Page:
But I do. You just wait, -
and I'll show you money.
Kristian, go and get dad.
He's in the peat bog. Hurry up!
Damned creature.
Dad? Have a look at Big Klavs.
I'll have a look at him.
He needs some love and affection.
Don't touch him.
- Are you mad?
- Go to hell.
Let go!
I suppose you understand
that you're through here.
People who hit animals
have no business here.
We saw something good in you.
We're not overrun by
family and friends, -
- so you could easily have found
your way in through good.
And what did you bring us?
Evil and filth.
Where are the money that you were
supposed to buy a peat cutter for?
- What's this?
- A dead rat.
- What are we to do with it?
- Give it to me.
I have something for you.
Here's some nice, fresh meat
for sausages.
Isn't it good enough for you?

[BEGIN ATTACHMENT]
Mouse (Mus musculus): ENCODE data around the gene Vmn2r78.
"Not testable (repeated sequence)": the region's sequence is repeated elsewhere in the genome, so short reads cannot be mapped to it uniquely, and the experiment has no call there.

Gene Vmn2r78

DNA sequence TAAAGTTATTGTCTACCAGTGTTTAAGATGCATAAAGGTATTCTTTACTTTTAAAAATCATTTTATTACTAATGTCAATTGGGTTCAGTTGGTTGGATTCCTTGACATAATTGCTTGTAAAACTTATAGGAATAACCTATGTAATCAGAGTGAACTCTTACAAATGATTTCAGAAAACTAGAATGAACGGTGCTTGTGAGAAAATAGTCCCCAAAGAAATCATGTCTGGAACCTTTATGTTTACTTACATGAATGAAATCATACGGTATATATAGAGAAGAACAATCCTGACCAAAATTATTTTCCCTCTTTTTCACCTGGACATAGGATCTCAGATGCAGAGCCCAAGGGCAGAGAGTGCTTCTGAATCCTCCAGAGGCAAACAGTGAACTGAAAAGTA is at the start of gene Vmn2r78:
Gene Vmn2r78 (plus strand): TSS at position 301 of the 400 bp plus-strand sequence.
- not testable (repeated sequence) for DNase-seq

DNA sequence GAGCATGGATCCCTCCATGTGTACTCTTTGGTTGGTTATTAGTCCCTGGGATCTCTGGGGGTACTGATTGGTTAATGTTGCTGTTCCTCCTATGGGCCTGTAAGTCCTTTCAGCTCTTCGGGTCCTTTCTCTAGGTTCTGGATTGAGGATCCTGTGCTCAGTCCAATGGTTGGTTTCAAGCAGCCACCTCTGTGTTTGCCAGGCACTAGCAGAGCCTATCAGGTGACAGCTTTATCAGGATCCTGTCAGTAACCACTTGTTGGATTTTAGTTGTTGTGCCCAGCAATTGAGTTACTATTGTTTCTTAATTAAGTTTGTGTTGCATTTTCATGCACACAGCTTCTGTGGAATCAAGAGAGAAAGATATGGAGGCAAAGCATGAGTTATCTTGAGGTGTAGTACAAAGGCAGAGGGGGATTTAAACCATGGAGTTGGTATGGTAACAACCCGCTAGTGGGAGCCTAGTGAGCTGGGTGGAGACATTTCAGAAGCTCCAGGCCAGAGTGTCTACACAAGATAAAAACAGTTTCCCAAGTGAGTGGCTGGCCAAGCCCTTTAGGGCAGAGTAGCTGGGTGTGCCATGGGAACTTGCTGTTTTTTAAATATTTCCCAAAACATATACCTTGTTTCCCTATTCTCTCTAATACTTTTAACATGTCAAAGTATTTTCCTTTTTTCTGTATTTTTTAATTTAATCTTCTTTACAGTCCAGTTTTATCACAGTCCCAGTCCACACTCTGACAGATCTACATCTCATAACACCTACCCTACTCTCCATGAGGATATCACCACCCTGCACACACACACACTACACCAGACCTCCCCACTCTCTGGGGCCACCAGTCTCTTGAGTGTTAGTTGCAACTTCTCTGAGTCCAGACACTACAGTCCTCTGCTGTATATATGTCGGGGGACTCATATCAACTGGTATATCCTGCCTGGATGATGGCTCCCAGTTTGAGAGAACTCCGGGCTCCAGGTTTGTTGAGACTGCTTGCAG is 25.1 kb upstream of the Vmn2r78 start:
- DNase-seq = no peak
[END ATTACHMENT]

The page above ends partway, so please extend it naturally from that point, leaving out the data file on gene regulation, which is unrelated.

- So you want to fight, you rascal?
- Don't you touch him!
Beware of the magpie.
Yes, she's learnt from her mother.
You forgot your shoe!
Cowardly kids.
Say hi from me in the magpie's nest.
- 1.75.
- 2.00.
That's nothing for
a watch like that.
Wouldn't that be something
for the wife?
- Let's hear it.
- Three.
Three kroner.
Sold for that princely bid.
Three kroner bid by
Jens Peter Jensen.
And here is a fine comb.
Ten kroner?
- No, four.
- Four and a quarter.
Is it far to America?
I'd rather live there.
Nobody will know us there.
Or know about mum.
Is this also up for sale?
No, it's still too early.
Is nobody going to
make a bid on this?
One kroner.
- You will be paying cash, right?
- Yes.
He can get the money from me.
- Ten kroner.
- Four.
Four and a quarter.
Its made from carcasses.
What's wrong?